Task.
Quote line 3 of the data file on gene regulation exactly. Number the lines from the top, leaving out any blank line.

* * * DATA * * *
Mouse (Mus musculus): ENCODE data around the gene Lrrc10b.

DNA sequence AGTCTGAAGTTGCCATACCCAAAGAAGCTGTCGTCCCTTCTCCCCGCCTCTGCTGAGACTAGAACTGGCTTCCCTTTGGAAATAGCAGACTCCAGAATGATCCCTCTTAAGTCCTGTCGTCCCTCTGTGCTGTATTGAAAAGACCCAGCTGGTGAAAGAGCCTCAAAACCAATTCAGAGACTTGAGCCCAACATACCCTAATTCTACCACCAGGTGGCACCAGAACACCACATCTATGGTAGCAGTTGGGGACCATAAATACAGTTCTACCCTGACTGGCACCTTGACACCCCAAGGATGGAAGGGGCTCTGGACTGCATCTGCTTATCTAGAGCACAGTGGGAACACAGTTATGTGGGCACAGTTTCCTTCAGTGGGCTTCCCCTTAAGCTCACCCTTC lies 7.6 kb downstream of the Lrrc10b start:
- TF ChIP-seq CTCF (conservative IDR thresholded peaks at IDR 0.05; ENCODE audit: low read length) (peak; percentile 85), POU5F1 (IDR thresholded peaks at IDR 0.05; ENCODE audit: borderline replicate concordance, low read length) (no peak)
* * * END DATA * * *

- TF ChIP-seq CTCF (conservative IDR thresholded peaks at IDR 0.05; ENCODE audit: low read length) (peak; percentile 85), POU5F1 (IDR thresholded peaks at IDR 0.05; ENCODE audit: borderline replicate concordance, low read length) (no peak)